Size matters: what next for the UK?

Photo by Jordan, courtesy of unsplash

Whilst it’s true to say that the United Kingdom has not shrunk in size, why do so many refer to it post-Brexit as ’Little Britain’? The UK, in political terms, has lost its influence within Europe and the recent petty refusal to grant full diplomatic status to the 25 strong EU mission in London underlines this rapid retreat. 

A recent article in the Sunday Times (24 January), ‘Union in Crisis’, reports on the results of a new poll which shows that there is now a majority in both Northern Ireland and Scotland who want referendums which could break up the UK.

We all know that Scotland voted to remain in the EU and that the Scottish National Party (SNP) is determined to hold a referendum on Scottish Independence as soon as possible.But what of Northern Ireland which also voted to remain, could they also leave, and the UK really shrink in size?

Brexit has had many unintended consequences and one of them has certainly been to destabilise Northern Irish politics. Evidence suggests that it significantly increased Catholic support for a united Ireland. Some commentators insist it has also created a middle-class Protestant constituency for unity, impressed by the modernising style of Leo Varadkar, the former Taoiseach. (Prime Minister) of Ireland.

While it’s still early days in terms of Brexit impact in Northern Ireland, it has gone really badly so far according to multiple press reports which have often showed empty supermarket shelves. Hauliers and importers complain of the extra red tape and costs and many are refusing to supply directly to Northern Ireland from the UK. The Northern Ireland Secretary, Brendan Lewis, says there will be no transition periods granted and the chaos is causing huge political difficulties for the DUP who actively supported the vote for Brexit. DUP MP, Ian Paisley, said he was aware of haulage companies ‘haemorrhaging’ £100,000 a week and having to lay off staff because they were unable to move produce due to the new red tape.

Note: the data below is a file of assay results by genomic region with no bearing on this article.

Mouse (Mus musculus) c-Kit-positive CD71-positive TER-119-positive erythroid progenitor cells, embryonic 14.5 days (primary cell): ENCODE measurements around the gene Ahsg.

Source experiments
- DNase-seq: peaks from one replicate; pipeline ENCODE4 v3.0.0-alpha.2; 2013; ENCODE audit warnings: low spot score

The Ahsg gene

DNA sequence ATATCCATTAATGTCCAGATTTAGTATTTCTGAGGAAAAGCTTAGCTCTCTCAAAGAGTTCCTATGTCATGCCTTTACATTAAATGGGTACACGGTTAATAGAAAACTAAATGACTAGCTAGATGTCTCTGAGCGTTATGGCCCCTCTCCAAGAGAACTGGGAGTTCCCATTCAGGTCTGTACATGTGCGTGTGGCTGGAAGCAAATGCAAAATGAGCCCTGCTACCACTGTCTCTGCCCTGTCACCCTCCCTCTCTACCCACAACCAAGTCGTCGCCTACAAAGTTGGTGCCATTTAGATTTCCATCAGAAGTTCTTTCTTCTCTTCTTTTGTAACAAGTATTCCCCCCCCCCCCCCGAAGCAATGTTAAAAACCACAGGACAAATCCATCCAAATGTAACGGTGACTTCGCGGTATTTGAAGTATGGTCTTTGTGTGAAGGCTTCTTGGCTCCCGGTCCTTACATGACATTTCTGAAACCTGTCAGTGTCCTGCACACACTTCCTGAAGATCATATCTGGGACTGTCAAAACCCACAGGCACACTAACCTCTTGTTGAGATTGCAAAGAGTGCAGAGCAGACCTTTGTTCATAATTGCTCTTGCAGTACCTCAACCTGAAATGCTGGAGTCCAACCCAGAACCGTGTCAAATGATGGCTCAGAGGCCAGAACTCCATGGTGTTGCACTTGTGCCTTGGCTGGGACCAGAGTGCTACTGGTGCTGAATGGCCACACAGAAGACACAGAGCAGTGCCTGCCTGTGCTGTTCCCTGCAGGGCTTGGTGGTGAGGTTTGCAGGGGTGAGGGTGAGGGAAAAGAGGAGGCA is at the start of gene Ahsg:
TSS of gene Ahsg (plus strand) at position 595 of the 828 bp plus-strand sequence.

How this plays out in the weeks and months ahead may have even greater consequences than we think. The Sunday Times poll shows a growing support for a border poll within the next five years and if the chaos, uncertainty and unfilled supermarket shelves continue it seems that the solution could be a united Ireland, within the EU.  However, there is little appetite by the Irish Government for a united Ireland at the moment.  A border poll will not be supported in the current Irish governments 5-year term of office.

But if the SNP gets its referendum and wins, it will surely reignite the call for a border poll in Ireland. A key error by the nationalist party Sinn Fein was not to run enough candidates in the last Irish General election and it’s a mistake that they will not repeat next time.

While the current Irish coalition government of three political parties, Fine Gael, Fianna Fail and the Green party   is holding, the stability of such a coalition cannot be guaranteed and history tells us that it may not survive its five-year term.

With Sinn Fein now the largest single political party in the Irish Parliament its influence is huge and a collapse of the current government could result in them sweeping into power.  A border poll and a move towards a United Ireland   would be top of the list for them

Sinn Fein also dominate the catholic vote in Northern Ireland and the party has seven seats in Westminster which they have consistently refused to take up.   

The poll interviewed 2,390 voters in NI and some of the most interesting numbers come from the young people aged 18-44 where 47% were interested in a united Ireland versus 46 % who were against. When questioned on how likely a united Ireland is the numbers were at 48% to 44%.

As the demographics shift and more young people come of voting age and older voters die away there is a real and growing conviction that Northern Ireland will vote to join Ireland and a united Ireland may well become a reality. There will be few memories of the deadly troubles for all born in the last 23 years since the good Friday agreement was signed on 10th April 1998.

A united Ireland is bitterly opposed by the DUP. Leader, Arlene Foster, spoke after the poll was released saying that a border poll would be very divisive and reckless. She further added if there was a vote on Irish unity, the arguments for the union are “rational, logical, and they will win through”.

But Brexit has unleashed a gigantic genie from the bottle. The sunny uplands of business trading with the EU have turned into a nightmare of lost jobs, opportunities, and increased costs. For Northern Ireland  who voted against Brexit, it’s the DUP who are being isolated by their very significant support for Brexit and are now trying to deal with the political and economic fall out

Their actions alone have done the most to support the case for a united Ireland. They have become the recruiting sergeant for the one thing that they are vehemently opposed to. If a united Ireland happens, the party who will have done the most to support is not Sinn Fein, it’s the DUP.

It’s nice to have friends in such high places isn’t it?

Bring on a United Ireland I say with great confidence and conviction, but it must happen with the full consent of the people.

Then the UK really will shrink.

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